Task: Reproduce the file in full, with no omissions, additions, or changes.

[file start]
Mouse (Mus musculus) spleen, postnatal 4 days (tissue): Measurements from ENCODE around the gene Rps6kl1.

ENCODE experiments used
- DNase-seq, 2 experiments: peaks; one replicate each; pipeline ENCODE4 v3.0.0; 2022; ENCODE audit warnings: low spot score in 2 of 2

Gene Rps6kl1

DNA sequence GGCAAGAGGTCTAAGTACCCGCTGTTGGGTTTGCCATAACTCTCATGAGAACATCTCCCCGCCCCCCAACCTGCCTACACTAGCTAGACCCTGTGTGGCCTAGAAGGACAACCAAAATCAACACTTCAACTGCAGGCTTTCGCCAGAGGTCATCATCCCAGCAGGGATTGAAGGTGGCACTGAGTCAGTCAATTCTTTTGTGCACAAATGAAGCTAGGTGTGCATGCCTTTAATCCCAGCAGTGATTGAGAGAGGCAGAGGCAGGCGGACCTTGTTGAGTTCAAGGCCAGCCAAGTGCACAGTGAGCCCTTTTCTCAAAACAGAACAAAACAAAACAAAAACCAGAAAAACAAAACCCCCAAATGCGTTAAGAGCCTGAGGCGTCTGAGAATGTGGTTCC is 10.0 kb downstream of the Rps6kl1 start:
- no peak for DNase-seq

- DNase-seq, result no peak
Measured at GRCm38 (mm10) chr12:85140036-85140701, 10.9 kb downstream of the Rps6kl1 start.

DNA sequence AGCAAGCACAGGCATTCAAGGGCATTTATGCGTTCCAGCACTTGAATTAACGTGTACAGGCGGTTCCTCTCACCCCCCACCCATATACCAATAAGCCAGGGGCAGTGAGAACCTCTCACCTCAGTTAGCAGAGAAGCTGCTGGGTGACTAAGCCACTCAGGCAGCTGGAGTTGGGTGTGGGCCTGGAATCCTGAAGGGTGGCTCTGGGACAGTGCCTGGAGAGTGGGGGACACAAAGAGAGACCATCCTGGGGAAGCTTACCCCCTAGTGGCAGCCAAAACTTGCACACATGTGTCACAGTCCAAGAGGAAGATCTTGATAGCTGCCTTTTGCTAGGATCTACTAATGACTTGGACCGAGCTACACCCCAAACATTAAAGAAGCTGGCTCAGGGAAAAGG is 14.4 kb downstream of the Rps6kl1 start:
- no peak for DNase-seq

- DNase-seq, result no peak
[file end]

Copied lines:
Mouse (Mus musculus) spleen, postnatal 4 days (tissue): Measurements from ENCODE around the gene Rps6kl1.

ENCODE experiments used
- DNase-seq, 2 experiments: peaks; one replicate each; pipeline ENCODE4 v3.0.0; 2022; ENCODE audit warnings: low spot score in 2 of 2

Gene Rps6kl1

DNA sequence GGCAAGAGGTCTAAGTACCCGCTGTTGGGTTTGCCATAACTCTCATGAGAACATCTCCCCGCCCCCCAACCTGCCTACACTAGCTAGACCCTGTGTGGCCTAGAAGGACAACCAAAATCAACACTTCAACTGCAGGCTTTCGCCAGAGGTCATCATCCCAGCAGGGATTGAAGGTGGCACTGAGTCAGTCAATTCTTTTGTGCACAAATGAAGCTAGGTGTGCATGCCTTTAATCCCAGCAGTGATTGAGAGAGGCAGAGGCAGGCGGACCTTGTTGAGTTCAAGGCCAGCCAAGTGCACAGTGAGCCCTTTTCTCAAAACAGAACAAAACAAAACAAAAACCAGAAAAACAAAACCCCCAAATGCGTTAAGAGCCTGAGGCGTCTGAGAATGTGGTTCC is 10.0 kb downstream of the Rps6kl1 start:
- no peak for DNase-seq

- DNase-seq, result no peak
Measured at GRCm38 (mm10) chr12:85140036-85140701, 10.9 kb downstream of the Rps6kl1 start.

DNA sequence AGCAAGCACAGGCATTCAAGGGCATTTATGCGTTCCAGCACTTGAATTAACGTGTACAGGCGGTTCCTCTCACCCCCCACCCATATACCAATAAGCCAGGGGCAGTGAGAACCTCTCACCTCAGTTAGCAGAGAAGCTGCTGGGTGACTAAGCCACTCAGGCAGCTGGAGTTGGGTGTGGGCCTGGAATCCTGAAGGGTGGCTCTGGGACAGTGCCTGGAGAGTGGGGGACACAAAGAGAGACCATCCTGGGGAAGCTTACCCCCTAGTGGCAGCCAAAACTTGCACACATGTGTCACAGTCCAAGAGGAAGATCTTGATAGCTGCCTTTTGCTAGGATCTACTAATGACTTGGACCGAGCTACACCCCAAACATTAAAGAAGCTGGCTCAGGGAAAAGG is 14.4 kb downstream of the Rps6kl1 start:
- no peak for DNase-seq

- DNase-seq, result no peak